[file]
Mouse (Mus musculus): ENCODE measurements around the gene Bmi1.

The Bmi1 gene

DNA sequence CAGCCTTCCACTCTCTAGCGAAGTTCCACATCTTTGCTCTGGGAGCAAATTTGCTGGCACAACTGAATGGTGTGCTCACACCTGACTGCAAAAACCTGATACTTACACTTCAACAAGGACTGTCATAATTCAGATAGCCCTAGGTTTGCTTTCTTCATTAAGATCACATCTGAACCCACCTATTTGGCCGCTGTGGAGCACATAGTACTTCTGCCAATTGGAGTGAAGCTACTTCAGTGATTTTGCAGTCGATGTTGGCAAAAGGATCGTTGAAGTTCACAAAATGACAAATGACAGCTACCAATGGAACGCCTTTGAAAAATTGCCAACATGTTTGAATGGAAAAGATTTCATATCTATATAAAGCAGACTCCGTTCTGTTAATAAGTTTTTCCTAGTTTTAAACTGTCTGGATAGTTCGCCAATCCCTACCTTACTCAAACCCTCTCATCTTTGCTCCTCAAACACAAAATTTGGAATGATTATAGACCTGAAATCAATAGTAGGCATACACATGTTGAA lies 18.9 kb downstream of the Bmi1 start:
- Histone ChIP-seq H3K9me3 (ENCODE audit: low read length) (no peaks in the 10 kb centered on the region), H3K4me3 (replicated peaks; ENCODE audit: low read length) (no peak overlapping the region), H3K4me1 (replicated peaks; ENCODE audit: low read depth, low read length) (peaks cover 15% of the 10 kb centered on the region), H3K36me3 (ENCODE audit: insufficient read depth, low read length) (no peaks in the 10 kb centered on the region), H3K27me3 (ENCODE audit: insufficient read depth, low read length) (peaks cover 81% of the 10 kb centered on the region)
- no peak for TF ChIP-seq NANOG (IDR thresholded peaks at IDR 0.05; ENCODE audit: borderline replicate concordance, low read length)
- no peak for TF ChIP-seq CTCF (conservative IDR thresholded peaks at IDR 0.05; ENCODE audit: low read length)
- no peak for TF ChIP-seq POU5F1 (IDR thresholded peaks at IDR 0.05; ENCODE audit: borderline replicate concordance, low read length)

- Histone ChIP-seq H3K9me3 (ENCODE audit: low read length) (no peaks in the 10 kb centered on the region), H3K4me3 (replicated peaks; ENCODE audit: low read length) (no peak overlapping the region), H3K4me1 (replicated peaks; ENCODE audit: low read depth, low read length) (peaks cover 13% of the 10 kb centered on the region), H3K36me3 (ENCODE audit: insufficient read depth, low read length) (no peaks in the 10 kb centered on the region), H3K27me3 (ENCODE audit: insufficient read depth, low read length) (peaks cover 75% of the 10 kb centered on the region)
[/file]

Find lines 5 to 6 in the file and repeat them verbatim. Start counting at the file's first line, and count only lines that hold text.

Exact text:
- no peak for TF ChIP-seq NANOG (IDR thresholded peaks at IDR 0.05; ENCODE audit: borderline replicate concordance, low read length)
- no peak for TF ChIP-seq CTCF (conservative IDR thresholded peaks at IDR 0.05; ENCODE audit: low read length)